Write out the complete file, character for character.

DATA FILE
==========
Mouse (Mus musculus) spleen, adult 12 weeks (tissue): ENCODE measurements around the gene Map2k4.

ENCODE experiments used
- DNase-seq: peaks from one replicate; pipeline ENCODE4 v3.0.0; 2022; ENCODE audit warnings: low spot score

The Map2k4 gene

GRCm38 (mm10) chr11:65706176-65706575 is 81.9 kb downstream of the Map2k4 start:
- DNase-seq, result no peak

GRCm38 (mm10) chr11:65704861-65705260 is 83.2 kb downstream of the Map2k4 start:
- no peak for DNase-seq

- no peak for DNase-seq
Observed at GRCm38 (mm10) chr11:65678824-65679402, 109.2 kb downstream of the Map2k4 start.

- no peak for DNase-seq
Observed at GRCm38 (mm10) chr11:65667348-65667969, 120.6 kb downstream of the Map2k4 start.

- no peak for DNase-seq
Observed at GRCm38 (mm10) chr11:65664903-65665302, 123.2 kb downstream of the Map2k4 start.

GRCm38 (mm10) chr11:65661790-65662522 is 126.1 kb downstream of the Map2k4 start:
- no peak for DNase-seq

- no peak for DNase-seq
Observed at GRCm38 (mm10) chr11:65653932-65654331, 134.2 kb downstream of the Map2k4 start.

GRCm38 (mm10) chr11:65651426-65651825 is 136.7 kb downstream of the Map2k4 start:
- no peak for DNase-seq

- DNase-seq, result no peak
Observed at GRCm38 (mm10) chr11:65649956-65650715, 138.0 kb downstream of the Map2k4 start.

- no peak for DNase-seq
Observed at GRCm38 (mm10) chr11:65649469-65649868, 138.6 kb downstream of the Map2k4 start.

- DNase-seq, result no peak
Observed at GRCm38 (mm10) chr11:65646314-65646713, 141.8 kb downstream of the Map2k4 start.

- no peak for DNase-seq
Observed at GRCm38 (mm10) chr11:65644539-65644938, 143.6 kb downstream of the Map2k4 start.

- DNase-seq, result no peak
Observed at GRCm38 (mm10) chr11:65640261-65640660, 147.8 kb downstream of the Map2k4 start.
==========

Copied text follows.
Mouse (Mus musculus) spleen, adult 12 weeks (tissue): ENCODE measurements around the gene Map2k4.

ENCODE experiments used
- DNase-seq: peaks from one replicate; pipeline ENCODE4 v3.0.0; 2022; ENCODE audit warnings: low spot score

The Map2k4 gene

GRCm38 (mm10) chr11:65706176-65706575 is 81.9 kb downstream of the Map2k4 start:
- DNase-seq, result no peak

GRCm38 (mm10) chr11:65704861-65705260 is 83.2 kb downstream of the Map2k4 start:
- no peak for DNase-seq

- no peak for DNase-seq
Observed at GRCm38 (mm10) chr11:65678824-65679402, 109.2 kb downstream of the Map2k4 start.

- no peak for DNase-seq
Observed at GRCm38 (mm10) chr11:65667348-65667969, 120.6 kb downstream of the Map2k4 start.

- no peak for DNase-seq
Observed at GRCm38 (mm10) chr11:65664903-65665302, 123.2 kb downstream of the Map2k4 start.

GRCm38 (mm10) chr11:65661790-65662522 is 126.1 kb downstream of the Map2k4 start:
- no peak for DNase-seq

- no peak for DNase-seq
Observed at GRCm38 (mm10) chr11:65653932-65654331, 134.2 kb downstream of the Map2k4 start.

GRCm38 (mm10) chr11:65651426-65651825 is 136.7 kb downstream of the Map2k4 start:
- no peak for DNase-seq

- DNase-seq, result no peak
Observed at GRCm38 (mm10) chr11:65649956-65650715, 138.0 kb downstream of the Map2k4 start.

- no peak for DNase-seq
Observed at GRCm38 (mm10) chr11:65649469-65649868, 138.6 kb downstream of the Map2k4 start.

- DNase-seq, result no peak
Observed at GRCm38 (mm10) chr11:65646314-65646713, 141.8 kb downstream of the Map2k4 start.

- no peak for DNase-seq
Observed at GRCm38 (mm10) chr11:65644539-65644938, 143.6 kb downstream of the Map2k4 start.

- DNase-seq, result no peak
Observed at GRCm38 (mm10) chr11:65640261-65640660, 147.8 kb downstream of the Map2k4 start.